MESSAGE IN THE MOVIES
In telling the story of Richard Williams and how he coached and motivated his daughters Venus and Serena to become two of the greatest tennis players in history, King Richard is a movie that is vastly entertaining, often laugh-out-loud funny and – yes – inspirational. It’s a story about how hard work, perseverance, talent, and a bit of luck can move a person straight out of the violent and gang-run streets of Compton and into a life of fame and fortune. It’s a tale that also includes faith (Jehovah’s Witnesses) and marriage as key players in the script. It’s anchored by memorable and awards-worthy lead performances by Will Smith and Aunjanue Ellis as Richard and Brandy Williams and energetic and disarming depictions of Venus and Serena by Saniyya Sidney and Demi Singleton. The tennis scenes are incredible recreations of historic matches (the closing credits give away the digital trickery that helped create the amazing athleticism on display).
It’s a real crowd-pleaser of a picture.
But there is also a serious problem with this biopic – and it’s Richard Williams. While he clearly loves his wife and family and works hard at night as a security guard and even harder during the day coaching his girls in tennis (often on city courts in disrepair and under the threatening gaze of local gang members), he is headstrong and unyielding with the tennis pros he manages to persuade to teach and manage his daughters’ careers. Most of the humor in the film comes from the exasperation of Paul Cohen (Tony Goldwyn) and Rick Macci (Jon Bernthal) as they attempt to tamp down the intrusion of Richard into tennis practice. A memorable exchange happens later in the film in which Brandy whittles Richard down to size.
It is evident that the filmmakers (and Will Smith) are aware of this creative tension and use it to good effect to tell a compelling tale that otherwise might have been a generic sports movie, leading to a conclusion that everyone who buys a ticket (or streams at home) would already know.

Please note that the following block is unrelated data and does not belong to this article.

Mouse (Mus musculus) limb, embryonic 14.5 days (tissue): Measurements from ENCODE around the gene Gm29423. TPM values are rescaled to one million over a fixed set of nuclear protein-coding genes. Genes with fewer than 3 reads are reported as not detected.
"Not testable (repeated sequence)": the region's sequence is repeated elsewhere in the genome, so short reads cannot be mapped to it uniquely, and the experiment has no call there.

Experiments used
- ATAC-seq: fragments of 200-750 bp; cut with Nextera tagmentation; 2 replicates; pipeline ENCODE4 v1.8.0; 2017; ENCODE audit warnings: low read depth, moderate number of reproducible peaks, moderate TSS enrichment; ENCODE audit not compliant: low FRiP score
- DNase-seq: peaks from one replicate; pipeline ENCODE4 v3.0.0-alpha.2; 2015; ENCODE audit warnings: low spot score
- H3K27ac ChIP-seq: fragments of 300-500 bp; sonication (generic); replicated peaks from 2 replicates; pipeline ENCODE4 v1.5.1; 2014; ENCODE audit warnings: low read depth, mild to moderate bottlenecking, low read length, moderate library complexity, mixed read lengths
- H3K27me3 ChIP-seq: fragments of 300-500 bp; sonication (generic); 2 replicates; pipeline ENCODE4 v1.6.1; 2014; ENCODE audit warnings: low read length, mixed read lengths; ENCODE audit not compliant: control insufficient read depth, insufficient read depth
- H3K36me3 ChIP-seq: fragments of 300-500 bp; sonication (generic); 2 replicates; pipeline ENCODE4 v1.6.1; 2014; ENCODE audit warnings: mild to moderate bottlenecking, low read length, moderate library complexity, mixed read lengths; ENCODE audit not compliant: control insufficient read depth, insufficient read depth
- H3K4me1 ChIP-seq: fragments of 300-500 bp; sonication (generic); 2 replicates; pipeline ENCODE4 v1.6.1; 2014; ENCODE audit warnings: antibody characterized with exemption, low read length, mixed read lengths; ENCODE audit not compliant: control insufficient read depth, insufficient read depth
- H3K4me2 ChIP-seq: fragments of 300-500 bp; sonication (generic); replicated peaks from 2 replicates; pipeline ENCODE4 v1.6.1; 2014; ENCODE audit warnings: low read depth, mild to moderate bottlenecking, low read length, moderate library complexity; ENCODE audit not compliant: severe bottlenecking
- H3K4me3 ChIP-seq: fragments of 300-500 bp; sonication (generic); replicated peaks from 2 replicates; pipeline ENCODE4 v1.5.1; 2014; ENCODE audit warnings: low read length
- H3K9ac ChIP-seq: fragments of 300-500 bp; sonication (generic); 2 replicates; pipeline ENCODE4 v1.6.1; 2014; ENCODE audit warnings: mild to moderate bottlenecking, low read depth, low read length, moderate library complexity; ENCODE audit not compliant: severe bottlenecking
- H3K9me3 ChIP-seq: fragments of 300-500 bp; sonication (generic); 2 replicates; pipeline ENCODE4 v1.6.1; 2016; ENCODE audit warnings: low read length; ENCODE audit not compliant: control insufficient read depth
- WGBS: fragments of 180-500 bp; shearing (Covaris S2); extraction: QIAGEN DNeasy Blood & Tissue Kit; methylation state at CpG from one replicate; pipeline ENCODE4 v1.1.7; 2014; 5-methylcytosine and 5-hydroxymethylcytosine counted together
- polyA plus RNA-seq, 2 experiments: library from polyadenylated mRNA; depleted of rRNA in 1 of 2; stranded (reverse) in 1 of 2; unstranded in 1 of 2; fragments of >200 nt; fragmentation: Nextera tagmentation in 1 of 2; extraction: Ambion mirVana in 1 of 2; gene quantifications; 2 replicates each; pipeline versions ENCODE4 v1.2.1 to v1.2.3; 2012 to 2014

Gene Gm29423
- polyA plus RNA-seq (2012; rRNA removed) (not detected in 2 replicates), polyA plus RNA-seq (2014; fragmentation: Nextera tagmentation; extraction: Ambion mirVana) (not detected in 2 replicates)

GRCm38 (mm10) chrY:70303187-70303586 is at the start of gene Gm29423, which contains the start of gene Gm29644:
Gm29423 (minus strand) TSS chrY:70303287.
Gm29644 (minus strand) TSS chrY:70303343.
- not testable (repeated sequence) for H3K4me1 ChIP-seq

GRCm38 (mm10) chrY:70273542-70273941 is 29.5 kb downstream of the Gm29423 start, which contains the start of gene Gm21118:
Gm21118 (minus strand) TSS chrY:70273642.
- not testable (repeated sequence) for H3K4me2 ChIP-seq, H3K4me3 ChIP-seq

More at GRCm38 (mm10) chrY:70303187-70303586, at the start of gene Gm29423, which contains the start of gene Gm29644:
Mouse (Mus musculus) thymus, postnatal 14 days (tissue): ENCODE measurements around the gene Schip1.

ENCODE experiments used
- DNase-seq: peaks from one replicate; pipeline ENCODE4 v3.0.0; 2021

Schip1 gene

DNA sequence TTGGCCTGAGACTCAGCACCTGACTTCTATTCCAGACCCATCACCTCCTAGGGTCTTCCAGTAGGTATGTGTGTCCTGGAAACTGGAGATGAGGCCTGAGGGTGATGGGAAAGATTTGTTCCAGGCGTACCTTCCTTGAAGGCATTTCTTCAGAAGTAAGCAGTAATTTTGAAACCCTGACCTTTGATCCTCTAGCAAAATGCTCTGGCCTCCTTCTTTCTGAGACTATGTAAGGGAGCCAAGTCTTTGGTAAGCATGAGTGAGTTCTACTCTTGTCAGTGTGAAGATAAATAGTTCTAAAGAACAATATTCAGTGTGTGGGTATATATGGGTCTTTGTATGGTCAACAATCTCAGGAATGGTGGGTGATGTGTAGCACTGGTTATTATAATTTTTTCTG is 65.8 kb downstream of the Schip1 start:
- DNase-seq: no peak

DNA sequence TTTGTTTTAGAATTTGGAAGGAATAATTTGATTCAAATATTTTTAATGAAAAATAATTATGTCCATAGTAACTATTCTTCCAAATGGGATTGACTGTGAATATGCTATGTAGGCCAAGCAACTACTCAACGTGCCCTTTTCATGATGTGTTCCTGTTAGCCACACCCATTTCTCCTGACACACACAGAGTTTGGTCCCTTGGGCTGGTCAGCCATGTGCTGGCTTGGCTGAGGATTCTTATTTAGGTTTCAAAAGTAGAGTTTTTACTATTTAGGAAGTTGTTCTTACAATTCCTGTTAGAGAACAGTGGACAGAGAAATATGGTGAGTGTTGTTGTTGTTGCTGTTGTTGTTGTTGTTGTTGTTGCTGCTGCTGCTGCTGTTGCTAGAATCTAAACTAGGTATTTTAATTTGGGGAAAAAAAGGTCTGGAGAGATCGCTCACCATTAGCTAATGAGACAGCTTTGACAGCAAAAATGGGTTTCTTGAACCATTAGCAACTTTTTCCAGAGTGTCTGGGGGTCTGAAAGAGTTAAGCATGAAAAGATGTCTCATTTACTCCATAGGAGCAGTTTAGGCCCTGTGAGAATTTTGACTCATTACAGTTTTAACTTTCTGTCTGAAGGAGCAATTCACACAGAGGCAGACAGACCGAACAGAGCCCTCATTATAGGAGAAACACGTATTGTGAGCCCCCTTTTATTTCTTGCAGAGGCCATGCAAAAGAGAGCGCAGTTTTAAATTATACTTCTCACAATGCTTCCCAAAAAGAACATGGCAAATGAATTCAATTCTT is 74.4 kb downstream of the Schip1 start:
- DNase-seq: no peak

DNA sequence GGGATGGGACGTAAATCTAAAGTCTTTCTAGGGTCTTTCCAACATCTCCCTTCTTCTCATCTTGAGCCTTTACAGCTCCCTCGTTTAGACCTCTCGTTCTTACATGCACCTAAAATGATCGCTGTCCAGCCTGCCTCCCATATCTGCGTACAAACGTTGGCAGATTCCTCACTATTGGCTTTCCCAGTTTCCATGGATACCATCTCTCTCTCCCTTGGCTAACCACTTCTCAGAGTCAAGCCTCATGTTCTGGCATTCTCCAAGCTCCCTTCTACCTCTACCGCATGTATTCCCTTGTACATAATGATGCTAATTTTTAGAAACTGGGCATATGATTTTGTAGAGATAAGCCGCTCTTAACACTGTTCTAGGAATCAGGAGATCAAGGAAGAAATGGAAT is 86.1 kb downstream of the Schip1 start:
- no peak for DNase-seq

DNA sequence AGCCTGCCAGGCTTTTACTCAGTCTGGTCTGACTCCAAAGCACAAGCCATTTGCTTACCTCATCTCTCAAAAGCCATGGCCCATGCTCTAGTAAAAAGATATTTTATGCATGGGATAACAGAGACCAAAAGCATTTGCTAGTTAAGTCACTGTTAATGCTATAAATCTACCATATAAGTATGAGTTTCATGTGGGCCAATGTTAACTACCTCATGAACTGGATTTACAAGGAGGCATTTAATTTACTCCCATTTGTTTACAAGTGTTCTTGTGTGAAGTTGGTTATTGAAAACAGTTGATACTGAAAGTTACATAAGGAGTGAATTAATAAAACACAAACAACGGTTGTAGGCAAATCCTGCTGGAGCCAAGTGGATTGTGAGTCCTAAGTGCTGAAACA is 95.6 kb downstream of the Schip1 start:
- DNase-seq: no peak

The real drawback with King Richard is that Venus and Serena Williams were chief consultants on the project. This gives veracity to the depiction of the sisters rarely objecting to their strenuous tennis practices, it also creates a scenario in which their father emerges as the hero of this story. While this is a fitting tribute to one great dad, I was bothered by this film’s overall message of encouragement to any parent who feels like coaching their talented children to success. (Tennis star André Agassi has shared in his memoir that while he possessed the skills of an athlete, he never had much love for the game.) There are dozens of examples of child protégés who were pressured into unhappy careers.
While I enjoyed King Richard and was consistently engaged during its running time of close to 2 ½ hours, I wanted to hear the other stories about the Williams sisters that could be told outside of their family’s influence. It’s an incredible origin story about two sports legends; I just wished at times that the narrative was less centered on the legend of Richard Williams.
Halo and Pitchfork Rating:
Three halos: An entertaining story with a memorable lead performance and a colorful supporting cast; positive depictions of faith and marriage.
Three pitchforks: Scenes of racism and racist language; gang violence; abusive behavior hiding behind the guise of positivity.
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Rev. Bruce Batchelor-Glader
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